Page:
Sixties index



Among the more popular, authentic American folk songs, is a 19th century ballad that tells of the speec and strength of a hammer-slinging hero of the railroad expansion era. Now almost a century later another John Henry makes his bid for fame but the setting is a football field and instead of a "steel driving man," he's the pile-driving fullback of the Pittsburgh Steelers.

Thirty-three year old John Henry Johnson was drafted by Pittsburgh in 1953 but spent his firs year in pro ball with the Calgary Stampeders in the Canadian League. The San Francisco 49ers obtained the rights to the Arizona State graduate and he joined them in 1954 since they were close to his home in Oakland, California.

In his rookie season in the NFL, Johnson gained 681 yards, scored 9 touchdown, and averaged better than 5 yards per try. Traded to Detroit in 1957, he bore the brunt of the Lions run ning game leading the championship team in yards gained. In league standings that year, JHJ finished fourth.

In 1960, his first season with the gold and black, the 6 foot 2 inch battering ram enjoyed an out standing season. He conducted a personal vendetta against Philadelphia as the Steelers handed the Eagles one of their two losses. All told, that snow-swept December afternoon, John Henry gained 182 yards, a Steeler record and rumbled 87 yards to a touchdown, his longest gain in his football career.

Picking up where he left off in 1960, the big fullback last year enjoyed his best season in the league. He set Steeler records for both running attempts (213 tries) and in yards gained rushing (787). The total yardage is even more impressive considering that the rest of the Steeler running game was almost negligible, allowing the defense to key on that number 35.

Running statistics do not show however, John Henry's overall importance to the local squad. Possessed with big, sure hands, he represents a definite receiving threat on either swing or downfield passes.

In two years here he has totaled 435 yards on the other end of Steeler aerials. As a blocker, Johnson rates as best in the league. This was vividly demonstrated in the recent Giant game as a "blitzing" Sam Huff traveling at top speed collided with Johnson but failed to move him.

Describing John Henry's running style is not easy but perhaps Robert L. Tague of the New York Times best summed it up in one word "rambunctious."

Starting fast, running upright like a halfback or at most, a half-crouch, Johnson generates great power in long, quick strides. Once in the secondary, he "can turn on."

It usually takes more than one defender to bring him down. His unorthodox or "rambunctious" moves are employed to avoid an approaching defensive man. With a head and shoulders fake, he might attempt to hurdle a tackler with a high jump, go into a twisting sideway shuffle or flick out a jab-like straght arm. A not unfamiliar sight is that of Johnson, his back to his own goal, legs churning, with two or three opponents hanging on.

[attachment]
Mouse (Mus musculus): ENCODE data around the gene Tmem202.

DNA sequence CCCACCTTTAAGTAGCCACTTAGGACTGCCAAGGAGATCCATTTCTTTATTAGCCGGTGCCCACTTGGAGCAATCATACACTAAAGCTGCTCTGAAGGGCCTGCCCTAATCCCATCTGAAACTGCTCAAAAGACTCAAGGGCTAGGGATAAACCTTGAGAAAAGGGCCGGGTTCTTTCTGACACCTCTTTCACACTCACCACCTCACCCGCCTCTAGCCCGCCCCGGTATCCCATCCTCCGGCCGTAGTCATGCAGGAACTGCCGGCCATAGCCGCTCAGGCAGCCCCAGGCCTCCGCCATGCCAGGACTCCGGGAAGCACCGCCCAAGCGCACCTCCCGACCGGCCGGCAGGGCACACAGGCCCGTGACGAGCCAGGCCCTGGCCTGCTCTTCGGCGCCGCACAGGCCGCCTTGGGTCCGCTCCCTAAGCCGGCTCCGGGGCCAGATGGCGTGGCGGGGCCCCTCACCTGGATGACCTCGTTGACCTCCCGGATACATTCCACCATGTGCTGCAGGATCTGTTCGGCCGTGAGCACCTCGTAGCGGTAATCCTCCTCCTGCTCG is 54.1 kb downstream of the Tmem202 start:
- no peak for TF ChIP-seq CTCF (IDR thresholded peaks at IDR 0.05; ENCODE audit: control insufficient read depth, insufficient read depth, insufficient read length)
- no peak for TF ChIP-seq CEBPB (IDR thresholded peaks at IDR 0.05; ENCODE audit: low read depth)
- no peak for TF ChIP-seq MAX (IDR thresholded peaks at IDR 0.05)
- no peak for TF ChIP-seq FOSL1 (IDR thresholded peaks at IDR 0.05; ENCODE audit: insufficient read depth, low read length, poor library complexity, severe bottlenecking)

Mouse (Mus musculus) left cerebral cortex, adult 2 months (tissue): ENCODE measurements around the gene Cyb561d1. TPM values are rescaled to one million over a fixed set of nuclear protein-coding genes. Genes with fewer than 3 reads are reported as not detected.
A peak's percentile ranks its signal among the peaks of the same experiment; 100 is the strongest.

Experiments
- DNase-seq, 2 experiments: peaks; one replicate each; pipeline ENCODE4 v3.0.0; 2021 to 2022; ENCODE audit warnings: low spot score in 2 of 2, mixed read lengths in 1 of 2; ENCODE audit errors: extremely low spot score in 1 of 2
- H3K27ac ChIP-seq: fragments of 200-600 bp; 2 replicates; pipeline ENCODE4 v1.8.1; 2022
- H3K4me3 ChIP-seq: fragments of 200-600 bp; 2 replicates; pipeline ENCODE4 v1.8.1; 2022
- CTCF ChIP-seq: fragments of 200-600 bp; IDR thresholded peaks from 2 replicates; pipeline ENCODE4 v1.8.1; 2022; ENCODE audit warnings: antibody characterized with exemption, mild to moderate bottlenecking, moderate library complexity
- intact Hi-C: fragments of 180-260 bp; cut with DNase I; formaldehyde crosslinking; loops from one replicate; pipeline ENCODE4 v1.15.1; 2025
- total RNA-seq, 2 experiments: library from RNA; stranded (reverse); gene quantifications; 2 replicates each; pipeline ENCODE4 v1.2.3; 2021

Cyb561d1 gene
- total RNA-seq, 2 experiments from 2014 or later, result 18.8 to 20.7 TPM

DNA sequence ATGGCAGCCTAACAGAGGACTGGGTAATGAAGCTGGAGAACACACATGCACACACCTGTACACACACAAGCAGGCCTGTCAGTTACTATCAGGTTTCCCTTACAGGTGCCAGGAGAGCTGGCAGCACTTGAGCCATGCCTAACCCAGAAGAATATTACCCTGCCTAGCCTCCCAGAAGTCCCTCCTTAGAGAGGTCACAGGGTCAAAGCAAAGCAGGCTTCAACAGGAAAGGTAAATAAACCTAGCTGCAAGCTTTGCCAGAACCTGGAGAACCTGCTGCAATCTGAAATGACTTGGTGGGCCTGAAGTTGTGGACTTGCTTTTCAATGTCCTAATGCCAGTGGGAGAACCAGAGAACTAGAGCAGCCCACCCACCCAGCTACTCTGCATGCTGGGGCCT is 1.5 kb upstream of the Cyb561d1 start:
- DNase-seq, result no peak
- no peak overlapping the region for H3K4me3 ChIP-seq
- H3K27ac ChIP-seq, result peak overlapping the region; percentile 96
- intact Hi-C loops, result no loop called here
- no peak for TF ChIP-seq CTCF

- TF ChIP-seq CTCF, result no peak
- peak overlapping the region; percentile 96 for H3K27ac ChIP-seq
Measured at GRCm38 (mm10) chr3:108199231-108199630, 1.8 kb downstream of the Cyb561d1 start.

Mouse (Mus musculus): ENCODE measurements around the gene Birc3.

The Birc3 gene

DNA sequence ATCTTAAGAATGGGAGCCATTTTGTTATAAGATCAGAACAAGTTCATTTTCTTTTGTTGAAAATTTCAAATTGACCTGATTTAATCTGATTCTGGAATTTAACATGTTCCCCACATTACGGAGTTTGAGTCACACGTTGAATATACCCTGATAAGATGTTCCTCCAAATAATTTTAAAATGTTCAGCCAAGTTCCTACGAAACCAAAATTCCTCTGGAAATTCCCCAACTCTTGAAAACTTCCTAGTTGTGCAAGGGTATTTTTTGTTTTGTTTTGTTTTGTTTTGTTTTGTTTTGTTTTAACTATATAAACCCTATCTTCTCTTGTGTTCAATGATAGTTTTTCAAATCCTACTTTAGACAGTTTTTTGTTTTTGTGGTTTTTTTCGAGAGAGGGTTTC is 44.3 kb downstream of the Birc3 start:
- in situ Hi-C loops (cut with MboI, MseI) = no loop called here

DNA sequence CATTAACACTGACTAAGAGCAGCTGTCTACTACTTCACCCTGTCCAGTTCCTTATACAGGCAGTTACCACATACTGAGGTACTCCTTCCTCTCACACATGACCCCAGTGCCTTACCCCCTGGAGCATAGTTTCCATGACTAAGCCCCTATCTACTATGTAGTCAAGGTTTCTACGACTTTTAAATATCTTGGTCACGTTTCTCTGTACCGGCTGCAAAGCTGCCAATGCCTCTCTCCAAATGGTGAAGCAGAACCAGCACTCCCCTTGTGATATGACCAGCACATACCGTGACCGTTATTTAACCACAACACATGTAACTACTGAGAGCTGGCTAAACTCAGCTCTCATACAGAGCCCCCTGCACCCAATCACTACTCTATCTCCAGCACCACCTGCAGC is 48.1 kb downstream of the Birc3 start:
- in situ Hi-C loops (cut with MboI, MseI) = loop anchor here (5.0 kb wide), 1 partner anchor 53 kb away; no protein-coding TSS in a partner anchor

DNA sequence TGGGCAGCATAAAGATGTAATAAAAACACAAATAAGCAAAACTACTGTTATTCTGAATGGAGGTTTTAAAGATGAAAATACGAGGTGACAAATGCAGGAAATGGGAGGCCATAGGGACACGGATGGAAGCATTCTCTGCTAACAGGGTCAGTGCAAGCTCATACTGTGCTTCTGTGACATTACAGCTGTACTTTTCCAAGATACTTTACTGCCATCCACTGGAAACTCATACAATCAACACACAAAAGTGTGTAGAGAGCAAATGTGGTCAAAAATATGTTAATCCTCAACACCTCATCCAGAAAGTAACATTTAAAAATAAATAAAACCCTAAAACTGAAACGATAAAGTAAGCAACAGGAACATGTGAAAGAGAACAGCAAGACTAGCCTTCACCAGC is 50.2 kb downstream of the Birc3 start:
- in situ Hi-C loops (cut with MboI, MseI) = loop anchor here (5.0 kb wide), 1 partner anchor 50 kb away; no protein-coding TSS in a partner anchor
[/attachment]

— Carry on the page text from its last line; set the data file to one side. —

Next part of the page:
Off the gridiron, JHJ is personable and easy going with the interest of the average guy next door. He enjoys other sports, steaks, music, some television and reading. His musical preference is modern jazz with Miles Davis and Dizzy Gillespie his particular favorites.

A member of the Steeler basketball squad, John Henry also plays some occasional golf. Among his television favorites are "The Defenders;' "The Detectives," and "The Untouchables."

Scuttlebutt around the NFL has it that JHJ had a low boiling point and once around, he lost some of his effectiveness. Questioned about this, Johnson smiled "Naw, I wouldn't say that. I might get mad once in a while but not if a guy hits me right. If somebody throws an elbow or something like that, tell him about it but that just makes me want to play all the harder."

Johnson paused before naming greatest thrill in football. "I guess it was scoring the final touchdown against the Bears in 1957 to put us into the championship game. Then, beating Cleveland. That might change depending how far we go this year."

He plans to play football "as long as I can give what they want. After that, I'll probably go into the sales field. I sold for a beverage firm in the off-season and enjoyed it."

Asked to evaluate his defensive opposition in the National Football League, Johnson replies "I can't say this guy or these guys are the best - they're all rough. On one Sunday, one guy might be the best and another guy on another Sunday you see. If you asked me who's the best runner, I can tell you.. Hugh McElhenny. I played alongside that guy ard still couldn't believe some of the runs he made. He's just the greatest."

Sharing the spot on the Steeler bench at home games is a thin, happy ten-year-old Michael Henry Johnson. His proud father commented "he's playing end and halfback on a grade school team and has some pretty good moves. I'd like for him to be a ball player - I won't push him. Let him decide he wants to play and I'll give him all the help I can."

Barring injury, 1962 will definitely be Johnson's best season to date. After only six games, he had already gained 464 yards and ranks third among ball carriers in the league. He also moved into the tenth position among the all-time ground gainers in the National Football League. Asked if he were dongi anything different this year, John Henry modestly replied "No, it's just that they're opening the holes up front. Most people don't realize it but no runner goes anywhere unless the line gives him some room to run."

There are still eight long Sunday afternoons remaining until title time but Pittsburgh prospects have never been better. If the Steelers maintain their present pace, there's a strong chance the championship game will be played in the Steel town. Nobody has to tell John Henry Johnson how it feels to be a champion - he's been there before.

Photos and information from the programme for October 28th 1962.